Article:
CURWOOD: We've seen over this last year, incredible volatility in fossil fuel prices, whether it's the price of gasoline in the United States, or natural gas in the UK, or the price of coal for places like China that buy from overseas. Prices have just gone in some cases through the roof. All of those economies would do better with stable pricing under renewable resources, you know, you can't throw a meter on the sun and double the price. So what is it that's keeping folks from moving forward to the economic stability that a more sustainable and climate friendly set of economies would give us as opposed to the current struggles that we have with the fossil fuel economy?

Kenya President, Uhuru Kenyatta called on leaders of wealthier nations to provide support for Africa and the overall global south. Amongst the environmental issues Kenya faces are deforestation, water shortage, poaching and soil erosion. (Photo: Karwai Tang, UK Government, Flickr, CC BY-NC-ND 2.0)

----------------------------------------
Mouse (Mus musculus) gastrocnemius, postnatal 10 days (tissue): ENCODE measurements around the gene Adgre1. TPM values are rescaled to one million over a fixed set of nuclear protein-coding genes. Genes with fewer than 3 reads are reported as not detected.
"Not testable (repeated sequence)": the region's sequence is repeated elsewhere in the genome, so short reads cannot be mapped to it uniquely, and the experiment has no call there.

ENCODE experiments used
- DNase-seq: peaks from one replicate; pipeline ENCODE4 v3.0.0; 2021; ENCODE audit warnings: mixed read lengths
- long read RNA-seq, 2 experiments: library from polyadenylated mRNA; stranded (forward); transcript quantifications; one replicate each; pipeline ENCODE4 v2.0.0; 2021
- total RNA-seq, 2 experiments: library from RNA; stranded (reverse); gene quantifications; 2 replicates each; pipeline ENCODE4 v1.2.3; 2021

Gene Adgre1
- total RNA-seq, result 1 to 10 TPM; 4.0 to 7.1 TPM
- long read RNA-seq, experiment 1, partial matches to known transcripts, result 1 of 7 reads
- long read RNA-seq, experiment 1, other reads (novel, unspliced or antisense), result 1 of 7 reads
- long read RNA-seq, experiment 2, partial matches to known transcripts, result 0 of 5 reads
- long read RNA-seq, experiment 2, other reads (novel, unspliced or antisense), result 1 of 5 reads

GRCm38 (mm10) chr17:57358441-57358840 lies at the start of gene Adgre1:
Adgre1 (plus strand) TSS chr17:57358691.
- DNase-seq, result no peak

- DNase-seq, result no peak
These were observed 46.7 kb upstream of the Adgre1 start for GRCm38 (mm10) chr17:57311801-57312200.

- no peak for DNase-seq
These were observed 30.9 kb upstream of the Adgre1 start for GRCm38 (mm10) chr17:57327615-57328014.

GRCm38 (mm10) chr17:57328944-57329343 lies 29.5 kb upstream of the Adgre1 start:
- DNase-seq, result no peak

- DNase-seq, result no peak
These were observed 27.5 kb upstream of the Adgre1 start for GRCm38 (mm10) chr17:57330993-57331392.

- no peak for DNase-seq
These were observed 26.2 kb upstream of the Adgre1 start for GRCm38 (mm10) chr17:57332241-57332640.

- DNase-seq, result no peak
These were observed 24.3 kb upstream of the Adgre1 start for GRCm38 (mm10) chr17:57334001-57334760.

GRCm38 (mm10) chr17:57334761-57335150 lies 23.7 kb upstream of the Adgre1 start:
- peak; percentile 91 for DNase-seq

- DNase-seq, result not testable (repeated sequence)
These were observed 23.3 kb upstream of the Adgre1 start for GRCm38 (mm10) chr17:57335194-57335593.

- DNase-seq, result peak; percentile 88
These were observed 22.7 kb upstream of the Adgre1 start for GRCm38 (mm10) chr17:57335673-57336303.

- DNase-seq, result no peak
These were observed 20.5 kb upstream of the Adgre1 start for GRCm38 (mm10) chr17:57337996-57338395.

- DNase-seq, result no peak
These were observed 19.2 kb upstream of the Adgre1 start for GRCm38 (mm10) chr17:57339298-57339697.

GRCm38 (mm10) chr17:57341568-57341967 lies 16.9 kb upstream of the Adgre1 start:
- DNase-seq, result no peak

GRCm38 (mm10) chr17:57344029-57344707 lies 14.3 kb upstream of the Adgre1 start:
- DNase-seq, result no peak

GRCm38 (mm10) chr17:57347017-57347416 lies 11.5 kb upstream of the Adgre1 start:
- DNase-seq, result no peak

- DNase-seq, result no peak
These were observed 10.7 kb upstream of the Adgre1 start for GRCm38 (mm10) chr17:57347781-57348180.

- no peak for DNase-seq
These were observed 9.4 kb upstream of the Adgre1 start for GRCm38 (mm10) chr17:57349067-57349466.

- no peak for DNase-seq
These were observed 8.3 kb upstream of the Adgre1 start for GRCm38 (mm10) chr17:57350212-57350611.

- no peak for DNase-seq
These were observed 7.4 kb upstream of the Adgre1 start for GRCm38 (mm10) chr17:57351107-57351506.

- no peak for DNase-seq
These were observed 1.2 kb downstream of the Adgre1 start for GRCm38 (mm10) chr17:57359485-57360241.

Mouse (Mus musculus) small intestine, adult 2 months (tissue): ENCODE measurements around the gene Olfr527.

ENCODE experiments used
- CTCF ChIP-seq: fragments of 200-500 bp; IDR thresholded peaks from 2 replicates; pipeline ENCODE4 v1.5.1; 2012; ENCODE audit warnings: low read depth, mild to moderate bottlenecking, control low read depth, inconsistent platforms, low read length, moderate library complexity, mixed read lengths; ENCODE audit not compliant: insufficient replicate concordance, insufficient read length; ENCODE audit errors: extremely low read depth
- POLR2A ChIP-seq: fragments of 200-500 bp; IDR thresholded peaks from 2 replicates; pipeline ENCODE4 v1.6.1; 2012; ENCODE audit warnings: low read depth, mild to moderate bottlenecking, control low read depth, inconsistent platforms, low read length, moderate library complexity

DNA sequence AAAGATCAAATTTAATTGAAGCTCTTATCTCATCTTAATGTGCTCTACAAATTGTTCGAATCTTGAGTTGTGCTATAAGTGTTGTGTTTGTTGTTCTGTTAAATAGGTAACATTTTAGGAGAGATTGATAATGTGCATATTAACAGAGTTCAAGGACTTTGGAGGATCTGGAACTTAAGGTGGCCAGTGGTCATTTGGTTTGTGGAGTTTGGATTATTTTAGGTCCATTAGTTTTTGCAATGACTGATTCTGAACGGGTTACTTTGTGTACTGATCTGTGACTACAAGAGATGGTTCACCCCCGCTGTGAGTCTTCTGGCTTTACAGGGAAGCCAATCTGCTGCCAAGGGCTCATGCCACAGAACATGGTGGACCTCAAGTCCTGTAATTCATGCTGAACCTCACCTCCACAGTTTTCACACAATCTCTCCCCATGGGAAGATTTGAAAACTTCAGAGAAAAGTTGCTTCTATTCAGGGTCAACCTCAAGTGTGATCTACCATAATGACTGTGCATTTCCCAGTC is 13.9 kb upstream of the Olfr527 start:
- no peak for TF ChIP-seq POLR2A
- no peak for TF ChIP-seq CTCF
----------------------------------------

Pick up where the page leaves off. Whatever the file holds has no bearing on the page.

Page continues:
MEYER: Well, you're right Steve, that no one puts a meter on the sun, no one charges you for the wind that's blowing. The trick of course, is many of these technologies have a higher upfront capital cost for investment. The good news is that over the last decade solar photovoltaics, LED light bulbs, lithium ion batteries, a whole host of technologies have fallen in cost by 90% or more to the extent where if you're comparing a clean energy package of renewable energy, energy efficiency, investments, storage technologies to a new central coal power station the clean package wins. But of course, we're still depending on fossil fuels for roughly 80% or more of our energy supply. So we're very vulnerable to these erratic price swings on natural gas, coal and oil. But as you say, the economics the national security, the independence from relying on stable imports, all would be addressed if we could accelerate that transition away from fossil fuels and towards these more stable sources.

CURWOOD: You know, I don't think the fossil fuel industry likes the idea of going out of business and perhaps not being able to make the profits that they've made historically.